Surgical Coding: Modifiers 58, 78, and 79
SURGICAL MODIFIER CHOICES
Surgery Modifier Choices are Key to Surgery Reimbursement
Surgery modifiers are a powerful tool that can either increase or reduce the value of your services. Either way, these numbers change the definition of the surgery code you’re reporting. So, if you’re not sure of the rules, you’re putting yourself at risk for undercoding and may be hurting your bottom line when it comes to surgical reimbursement.
Surgical Reimbursement: 3 Questions Clinch Your Decision to Apply 78
Modifier 78 is often confused with similar modifiers such as modifier 58 and modifier 79. To ensure you are using the correct surgery modifier, ask yourself three questions. If all the answers are “Yes,” modifier 78 is the one to use.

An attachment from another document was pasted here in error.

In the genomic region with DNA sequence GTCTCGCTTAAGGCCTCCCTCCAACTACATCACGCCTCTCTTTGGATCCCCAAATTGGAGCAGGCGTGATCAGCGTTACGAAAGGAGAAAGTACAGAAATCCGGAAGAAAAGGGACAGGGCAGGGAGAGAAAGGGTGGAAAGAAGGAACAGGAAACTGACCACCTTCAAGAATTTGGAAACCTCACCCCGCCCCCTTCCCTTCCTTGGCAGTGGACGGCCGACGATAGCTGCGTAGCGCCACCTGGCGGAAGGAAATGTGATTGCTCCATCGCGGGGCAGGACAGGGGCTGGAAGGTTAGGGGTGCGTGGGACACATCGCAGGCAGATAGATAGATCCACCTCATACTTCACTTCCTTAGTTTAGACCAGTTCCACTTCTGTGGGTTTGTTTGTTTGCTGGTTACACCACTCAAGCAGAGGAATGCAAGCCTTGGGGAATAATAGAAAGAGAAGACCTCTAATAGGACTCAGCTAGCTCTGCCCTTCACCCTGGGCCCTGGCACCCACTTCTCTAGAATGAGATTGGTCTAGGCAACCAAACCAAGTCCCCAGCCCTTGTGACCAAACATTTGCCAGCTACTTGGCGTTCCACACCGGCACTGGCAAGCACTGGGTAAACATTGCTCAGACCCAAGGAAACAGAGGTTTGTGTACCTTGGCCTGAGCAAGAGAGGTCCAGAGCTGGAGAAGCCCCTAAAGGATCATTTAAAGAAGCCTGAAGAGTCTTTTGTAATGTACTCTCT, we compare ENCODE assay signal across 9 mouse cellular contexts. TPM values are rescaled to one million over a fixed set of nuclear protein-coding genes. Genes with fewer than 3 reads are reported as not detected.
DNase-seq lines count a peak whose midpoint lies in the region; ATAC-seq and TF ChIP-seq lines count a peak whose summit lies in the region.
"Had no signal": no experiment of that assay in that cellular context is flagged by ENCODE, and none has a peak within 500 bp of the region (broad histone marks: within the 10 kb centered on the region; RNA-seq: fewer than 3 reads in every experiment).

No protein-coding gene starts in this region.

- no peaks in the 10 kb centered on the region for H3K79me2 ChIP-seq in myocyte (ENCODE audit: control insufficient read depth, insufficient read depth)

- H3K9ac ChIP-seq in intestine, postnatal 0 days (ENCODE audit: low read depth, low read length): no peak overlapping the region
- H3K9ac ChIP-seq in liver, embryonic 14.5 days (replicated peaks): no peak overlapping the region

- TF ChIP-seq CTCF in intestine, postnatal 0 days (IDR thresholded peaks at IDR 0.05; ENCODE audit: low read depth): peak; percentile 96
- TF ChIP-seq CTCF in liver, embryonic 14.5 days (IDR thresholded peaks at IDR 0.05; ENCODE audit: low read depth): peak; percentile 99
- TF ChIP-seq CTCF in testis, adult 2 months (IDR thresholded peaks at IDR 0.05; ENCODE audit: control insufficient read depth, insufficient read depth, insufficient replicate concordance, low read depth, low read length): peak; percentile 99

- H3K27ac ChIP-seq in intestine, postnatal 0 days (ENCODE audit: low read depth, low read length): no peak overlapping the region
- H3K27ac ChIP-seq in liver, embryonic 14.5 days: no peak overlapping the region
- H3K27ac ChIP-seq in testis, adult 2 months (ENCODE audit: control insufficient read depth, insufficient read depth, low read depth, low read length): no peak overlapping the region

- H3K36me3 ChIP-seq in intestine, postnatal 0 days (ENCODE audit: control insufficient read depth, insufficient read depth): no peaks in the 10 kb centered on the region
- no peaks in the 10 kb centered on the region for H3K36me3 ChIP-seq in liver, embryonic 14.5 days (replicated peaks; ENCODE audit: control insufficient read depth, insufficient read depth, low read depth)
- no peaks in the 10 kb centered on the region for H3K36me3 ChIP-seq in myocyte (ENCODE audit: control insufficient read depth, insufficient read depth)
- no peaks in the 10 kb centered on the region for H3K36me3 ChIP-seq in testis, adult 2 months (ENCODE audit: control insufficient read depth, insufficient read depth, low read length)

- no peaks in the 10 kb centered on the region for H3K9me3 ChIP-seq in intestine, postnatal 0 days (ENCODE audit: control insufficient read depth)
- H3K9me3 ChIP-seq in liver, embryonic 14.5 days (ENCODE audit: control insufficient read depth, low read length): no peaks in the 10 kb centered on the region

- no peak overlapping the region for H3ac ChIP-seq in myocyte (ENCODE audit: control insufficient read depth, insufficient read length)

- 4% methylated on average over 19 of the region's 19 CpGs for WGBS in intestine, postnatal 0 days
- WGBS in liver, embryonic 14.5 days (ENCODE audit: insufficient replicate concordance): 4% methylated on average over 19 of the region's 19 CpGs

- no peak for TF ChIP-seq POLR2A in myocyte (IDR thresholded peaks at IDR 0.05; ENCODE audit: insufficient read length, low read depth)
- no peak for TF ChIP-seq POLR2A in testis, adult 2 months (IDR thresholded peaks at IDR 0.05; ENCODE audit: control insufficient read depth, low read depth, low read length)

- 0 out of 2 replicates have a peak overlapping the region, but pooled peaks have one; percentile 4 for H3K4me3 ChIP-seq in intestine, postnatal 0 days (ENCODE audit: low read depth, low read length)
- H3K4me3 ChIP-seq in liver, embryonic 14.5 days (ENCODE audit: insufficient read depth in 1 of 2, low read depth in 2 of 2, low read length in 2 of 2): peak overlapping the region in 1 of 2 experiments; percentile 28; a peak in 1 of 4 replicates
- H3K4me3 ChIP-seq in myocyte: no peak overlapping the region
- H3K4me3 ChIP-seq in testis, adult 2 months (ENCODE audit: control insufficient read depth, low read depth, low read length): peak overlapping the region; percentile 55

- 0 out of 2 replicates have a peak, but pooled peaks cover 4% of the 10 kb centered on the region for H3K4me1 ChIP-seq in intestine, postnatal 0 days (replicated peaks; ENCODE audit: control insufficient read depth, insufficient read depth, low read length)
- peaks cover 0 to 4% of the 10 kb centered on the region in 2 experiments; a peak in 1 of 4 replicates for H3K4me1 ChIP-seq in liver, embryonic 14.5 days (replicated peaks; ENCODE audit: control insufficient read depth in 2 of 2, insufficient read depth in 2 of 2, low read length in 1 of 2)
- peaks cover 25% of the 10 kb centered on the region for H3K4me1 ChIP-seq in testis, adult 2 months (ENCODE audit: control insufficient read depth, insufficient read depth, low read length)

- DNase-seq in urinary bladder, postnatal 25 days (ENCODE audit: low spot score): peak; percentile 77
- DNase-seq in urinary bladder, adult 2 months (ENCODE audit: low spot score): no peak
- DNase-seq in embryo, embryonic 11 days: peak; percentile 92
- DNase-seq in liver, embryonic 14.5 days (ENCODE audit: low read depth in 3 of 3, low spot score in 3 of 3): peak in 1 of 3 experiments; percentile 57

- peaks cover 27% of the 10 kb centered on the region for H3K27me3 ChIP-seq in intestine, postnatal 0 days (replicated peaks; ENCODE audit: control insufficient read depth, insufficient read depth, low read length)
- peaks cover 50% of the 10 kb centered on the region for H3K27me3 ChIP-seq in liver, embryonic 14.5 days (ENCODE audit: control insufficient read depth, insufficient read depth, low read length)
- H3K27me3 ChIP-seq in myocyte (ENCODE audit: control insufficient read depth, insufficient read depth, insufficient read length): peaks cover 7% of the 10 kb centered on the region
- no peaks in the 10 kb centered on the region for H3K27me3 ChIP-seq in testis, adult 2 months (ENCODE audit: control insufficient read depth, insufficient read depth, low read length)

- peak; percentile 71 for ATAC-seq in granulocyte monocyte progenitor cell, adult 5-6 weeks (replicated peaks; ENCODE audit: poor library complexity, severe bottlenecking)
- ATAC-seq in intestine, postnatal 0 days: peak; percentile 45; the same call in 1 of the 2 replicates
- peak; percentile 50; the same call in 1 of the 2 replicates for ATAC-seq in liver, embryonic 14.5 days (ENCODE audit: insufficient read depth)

- Does the Procedure Fall Within a Global?
When coding for surgery, you would only apply modifier 78 if a subsequent procedure by the same surgeon falls within the global period of an earlier surgery. For instance, modifier 78 might be appropriate for a procedure that occurs on day 30 following a major surgery with a 90-day global period.
- Is the Procedure ‘Related’ to the Initial Surgery?
In order to achieve appropriate surgical reimbursement, when appending modifier 78, the available documentation and surgery diagnosis must substantiate that the surgeon performed the subsequent procedure due to conditions arising from the initial surgery.
So, to be clear, when coding for surgery, append modifier 78 when coding for the surgeon’s effort to deal with complications such as infection or separate control of bleeding. A complication may be related to the initial procedure, but it...
- Free updates on CPT, ICD-9, HCPCS, Medicare, NCCI edits, and ICD-10.
- Discounts on 3rd party offers